A former Bay of Plenty businesswoman of the year has been fined $75,000 for tax return offences and ordered to pay $133,000 reparation to Inland Revenue and $15,000 towards costs.

Rae Beverley Adlam, 65, of Tauranga was a Member of the New Zealand Order of Merit for services to business in the 2008 New Year's Honours List.

At the time of her royal honour, she had an extensive portfolio of business and Maori enterprises spanning four decades and held top positions with a number of government and community organisations including the Ministry of Foreign Affairs and Trade.

In Tauranga District Court yesterday, Adlam pleaded guilty to 24 counts of knowingly filing false tax returns, nine of which related to income tax and GST returns filed in the name of Onepu Geothermal Energy Limited during the tax periods March 2002 to March 2006.


Adlam was a former managing director and shareholder of this company which was registered with the Companies Office from March 29, 1995 to June 13, 2007 but subsequently went into liquidation.

She was convicted and discharged on the nine charges and ordered to pay $133,000 reparation.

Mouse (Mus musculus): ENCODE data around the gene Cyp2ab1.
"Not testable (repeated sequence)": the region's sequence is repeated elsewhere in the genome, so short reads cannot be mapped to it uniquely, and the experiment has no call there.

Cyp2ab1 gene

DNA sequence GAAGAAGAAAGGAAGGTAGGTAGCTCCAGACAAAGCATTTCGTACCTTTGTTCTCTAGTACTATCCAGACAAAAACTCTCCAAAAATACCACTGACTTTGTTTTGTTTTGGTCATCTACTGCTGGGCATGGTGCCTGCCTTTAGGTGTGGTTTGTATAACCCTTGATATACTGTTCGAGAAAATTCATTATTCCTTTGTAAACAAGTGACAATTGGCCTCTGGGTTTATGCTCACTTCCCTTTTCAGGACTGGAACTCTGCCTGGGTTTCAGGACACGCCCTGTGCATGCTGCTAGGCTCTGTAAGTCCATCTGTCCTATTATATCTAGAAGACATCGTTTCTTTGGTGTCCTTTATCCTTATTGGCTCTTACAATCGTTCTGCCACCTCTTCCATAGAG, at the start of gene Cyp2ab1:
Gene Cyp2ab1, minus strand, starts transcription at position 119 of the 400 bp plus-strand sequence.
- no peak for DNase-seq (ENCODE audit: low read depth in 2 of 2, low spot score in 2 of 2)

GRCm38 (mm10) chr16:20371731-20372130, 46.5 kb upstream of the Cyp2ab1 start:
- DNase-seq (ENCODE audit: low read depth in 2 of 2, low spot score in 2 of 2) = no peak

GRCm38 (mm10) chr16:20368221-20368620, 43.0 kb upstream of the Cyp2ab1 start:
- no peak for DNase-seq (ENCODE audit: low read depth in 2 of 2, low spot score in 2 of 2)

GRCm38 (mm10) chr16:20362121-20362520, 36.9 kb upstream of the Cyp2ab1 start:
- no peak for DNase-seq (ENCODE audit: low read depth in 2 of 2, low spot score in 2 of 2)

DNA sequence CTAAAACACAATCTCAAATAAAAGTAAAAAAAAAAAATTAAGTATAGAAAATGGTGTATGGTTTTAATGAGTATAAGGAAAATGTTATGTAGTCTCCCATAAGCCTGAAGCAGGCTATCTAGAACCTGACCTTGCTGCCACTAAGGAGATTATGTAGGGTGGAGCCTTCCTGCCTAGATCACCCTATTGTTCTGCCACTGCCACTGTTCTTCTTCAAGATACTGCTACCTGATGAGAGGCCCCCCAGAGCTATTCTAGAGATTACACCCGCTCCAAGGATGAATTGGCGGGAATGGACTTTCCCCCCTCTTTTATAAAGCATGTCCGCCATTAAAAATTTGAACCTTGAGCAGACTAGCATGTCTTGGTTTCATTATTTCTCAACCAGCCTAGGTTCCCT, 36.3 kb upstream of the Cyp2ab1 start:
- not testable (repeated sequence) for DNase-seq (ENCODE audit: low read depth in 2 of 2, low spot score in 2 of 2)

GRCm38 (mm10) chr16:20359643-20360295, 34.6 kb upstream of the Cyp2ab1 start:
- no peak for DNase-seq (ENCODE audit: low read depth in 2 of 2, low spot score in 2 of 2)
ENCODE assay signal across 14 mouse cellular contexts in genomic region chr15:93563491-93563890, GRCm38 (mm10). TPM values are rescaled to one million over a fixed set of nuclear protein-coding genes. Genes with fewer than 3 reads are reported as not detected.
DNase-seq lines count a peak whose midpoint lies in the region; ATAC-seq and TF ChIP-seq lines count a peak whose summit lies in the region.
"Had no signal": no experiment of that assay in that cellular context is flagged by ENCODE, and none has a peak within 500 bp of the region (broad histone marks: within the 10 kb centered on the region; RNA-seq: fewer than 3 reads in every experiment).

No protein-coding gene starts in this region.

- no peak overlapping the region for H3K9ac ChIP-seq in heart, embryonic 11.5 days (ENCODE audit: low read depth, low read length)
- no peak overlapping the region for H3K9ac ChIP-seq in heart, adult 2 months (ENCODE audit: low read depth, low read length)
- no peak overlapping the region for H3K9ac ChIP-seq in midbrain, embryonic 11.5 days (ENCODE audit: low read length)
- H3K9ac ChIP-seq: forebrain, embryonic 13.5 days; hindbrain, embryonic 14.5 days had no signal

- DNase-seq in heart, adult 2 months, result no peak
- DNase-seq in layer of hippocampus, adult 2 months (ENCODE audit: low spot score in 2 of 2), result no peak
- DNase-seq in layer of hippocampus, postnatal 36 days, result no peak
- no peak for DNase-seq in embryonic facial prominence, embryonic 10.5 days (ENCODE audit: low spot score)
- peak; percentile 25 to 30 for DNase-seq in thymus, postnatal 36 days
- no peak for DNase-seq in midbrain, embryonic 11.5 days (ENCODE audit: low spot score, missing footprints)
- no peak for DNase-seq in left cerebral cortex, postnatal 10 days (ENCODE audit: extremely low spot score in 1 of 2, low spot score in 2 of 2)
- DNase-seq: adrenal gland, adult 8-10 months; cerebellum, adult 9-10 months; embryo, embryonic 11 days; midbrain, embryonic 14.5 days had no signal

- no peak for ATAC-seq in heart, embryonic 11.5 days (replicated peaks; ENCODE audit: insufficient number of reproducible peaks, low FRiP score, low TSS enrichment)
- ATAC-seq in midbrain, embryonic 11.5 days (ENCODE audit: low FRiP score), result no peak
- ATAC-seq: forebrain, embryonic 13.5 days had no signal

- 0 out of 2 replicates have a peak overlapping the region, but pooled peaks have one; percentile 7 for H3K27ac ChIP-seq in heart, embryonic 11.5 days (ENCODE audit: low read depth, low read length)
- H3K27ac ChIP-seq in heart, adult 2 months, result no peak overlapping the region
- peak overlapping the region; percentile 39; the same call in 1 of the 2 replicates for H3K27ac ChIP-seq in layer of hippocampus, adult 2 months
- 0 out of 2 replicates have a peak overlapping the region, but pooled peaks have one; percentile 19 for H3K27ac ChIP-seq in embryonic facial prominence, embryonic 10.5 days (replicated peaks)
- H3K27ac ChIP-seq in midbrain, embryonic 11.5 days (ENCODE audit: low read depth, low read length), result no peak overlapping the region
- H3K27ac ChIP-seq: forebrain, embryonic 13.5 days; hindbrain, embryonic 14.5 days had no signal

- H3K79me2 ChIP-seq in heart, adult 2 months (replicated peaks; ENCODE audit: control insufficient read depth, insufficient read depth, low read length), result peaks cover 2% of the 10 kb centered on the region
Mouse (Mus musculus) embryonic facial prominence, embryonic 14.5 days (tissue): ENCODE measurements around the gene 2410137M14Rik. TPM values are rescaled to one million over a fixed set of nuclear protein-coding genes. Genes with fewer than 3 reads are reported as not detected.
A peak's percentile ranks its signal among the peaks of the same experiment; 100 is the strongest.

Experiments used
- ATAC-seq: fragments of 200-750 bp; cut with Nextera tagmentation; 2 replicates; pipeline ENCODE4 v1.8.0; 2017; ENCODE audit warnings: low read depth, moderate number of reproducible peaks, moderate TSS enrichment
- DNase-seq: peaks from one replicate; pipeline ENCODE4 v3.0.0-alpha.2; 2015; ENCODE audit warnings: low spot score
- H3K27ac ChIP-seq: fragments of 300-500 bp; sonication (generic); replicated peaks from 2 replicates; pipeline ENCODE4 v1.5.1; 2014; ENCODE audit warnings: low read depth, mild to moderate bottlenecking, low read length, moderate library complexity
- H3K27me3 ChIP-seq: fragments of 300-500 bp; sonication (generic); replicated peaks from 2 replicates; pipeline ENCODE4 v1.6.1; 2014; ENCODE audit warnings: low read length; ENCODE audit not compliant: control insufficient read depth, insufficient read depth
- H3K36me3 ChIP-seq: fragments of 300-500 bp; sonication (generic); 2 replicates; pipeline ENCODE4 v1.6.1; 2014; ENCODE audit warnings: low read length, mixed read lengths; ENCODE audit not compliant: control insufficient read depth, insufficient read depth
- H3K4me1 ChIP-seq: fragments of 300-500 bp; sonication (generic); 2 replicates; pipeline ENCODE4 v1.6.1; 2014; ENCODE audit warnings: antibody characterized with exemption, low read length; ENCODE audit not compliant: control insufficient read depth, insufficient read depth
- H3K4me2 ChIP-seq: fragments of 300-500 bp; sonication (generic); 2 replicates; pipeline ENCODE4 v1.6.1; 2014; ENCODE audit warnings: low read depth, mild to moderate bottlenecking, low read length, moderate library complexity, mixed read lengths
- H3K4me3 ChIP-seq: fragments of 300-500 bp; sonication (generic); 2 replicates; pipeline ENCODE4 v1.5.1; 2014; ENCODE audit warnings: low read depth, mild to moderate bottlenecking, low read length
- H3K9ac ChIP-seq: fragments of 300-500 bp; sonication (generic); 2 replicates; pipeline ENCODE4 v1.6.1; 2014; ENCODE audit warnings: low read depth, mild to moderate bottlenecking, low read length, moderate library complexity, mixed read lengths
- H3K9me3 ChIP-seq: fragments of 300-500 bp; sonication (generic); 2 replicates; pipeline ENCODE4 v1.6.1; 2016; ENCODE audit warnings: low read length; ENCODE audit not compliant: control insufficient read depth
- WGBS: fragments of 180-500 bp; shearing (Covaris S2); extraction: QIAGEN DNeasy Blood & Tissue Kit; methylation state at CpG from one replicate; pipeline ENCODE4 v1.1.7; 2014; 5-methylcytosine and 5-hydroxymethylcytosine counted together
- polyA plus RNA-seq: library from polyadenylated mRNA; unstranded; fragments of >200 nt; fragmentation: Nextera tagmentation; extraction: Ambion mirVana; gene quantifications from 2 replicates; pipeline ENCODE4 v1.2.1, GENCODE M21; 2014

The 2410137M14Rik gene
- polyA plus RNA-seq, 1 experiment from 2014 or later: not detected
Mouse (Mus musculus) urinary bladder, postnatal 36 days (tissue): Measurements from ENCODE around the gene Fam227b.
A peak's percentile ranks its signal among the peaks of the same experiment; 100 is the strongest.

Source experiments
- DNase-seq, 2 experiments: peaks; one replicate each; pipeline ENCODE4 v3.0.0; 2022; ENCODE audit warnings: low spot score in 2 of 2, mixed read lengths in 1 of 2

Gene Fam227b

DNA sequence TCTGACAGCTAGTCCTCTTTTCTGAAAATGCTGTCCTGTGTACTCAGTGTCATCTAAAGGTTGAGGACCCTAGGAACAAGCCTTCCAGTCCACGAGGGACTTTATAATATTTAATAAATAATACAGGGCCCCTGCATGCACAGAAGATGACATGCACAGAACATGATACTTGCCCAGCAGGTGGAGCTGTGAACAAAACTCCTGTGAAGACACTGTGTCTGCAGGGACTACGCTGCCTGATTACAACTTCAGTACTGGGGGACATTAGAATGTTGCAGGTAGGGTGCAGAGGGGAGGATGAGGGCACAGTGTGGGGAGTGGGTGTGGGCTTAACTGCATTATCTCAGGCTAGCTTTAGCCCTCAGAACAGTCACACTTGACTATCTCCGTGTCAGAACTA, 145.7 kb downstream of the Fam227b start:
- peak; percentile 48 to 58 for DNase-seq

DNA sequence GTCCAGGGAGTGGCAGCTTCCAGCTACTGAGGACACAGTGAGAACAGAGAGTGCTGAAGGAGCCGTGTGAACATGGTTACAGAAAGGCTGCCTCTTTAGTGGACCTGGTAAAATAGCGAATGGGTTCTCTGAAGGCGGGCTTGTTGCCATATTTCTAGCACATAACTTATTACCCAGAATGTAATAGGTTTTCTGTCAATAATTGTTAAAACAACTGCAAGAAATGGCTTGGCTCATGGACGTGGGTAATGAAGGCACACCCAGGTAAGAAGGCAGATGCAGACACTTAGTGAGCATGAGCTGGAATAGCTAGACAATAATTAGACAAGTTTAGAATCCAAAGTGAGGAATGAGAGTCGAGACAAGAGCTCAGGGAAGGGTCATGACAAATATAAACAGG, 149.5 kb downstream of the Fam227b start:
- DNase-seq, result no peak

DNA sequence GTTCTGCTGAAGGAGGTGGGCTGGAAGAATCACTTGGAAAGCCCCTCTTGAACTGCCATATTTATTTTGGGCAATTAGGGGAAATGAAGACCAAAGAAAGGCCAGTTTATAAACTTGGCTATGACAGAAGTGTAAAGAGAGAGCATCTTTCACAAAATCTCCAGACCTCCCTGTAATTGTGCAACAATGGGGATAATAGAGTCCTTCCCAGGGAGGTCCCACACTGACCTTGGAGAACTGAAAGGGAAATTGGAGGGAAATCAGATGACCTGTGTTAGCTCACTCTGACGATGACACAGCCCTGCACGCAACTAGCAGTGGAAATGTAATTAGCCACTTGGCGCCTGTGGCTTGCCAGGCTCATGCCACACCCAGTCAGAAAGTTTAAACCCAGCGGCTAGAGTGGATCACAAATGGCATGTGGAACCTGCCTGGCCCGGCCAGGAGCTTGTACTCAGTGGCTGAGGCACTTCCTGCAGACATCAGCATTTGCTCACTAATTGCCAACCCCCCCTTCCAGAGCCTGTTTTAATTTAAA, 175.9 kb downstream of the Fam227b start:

The other 15 charges related to Adlam's personal income tax affairs during 2002 and 2008.

Adlam was also convicted and discharged on those matters, but fined $75,000 and ordered to pay $14,000 towards solicitor costs and $1000 court costs.

Adlam was discharged on a raft of other charges, including tax evasion related charges after the Crown offered no evidence.

Crown prosecutor Richard Jenson told Judge Robert Wolff all parties had agreed conviction and discharge was the appropriate outcome after Mrs Adlam offered to pay $133,000 reparation, which was the estimated tax shortfall owing in relation to Onepu Geothermal Energy.

A $75,000 fine and costs was the appropriate sentence for the other charges, he said.

Adlam's lawyer John Billington QC told Judge Wolff that Adlam's offending began around the same time she was diagnosed with cancer and documentation before the court detailed her health problems throughout the period of offending.


Adlam had been "distracted" in dealing with these matters, but earlier paid $450,000 in taxes, interest and penalties and the fine and reparation would settle the rest of her obligations.

Judge Wolff told Adlam that, in the absence of any prior convictions, her true remorse, offer of reparation and the "immense loss of mana" in this case he was satisfied a monetary penalty and costs were adequate to meet the required public deterrents in this matter.

Adlam did not respond to the Bay of Plenty Times' request to comment.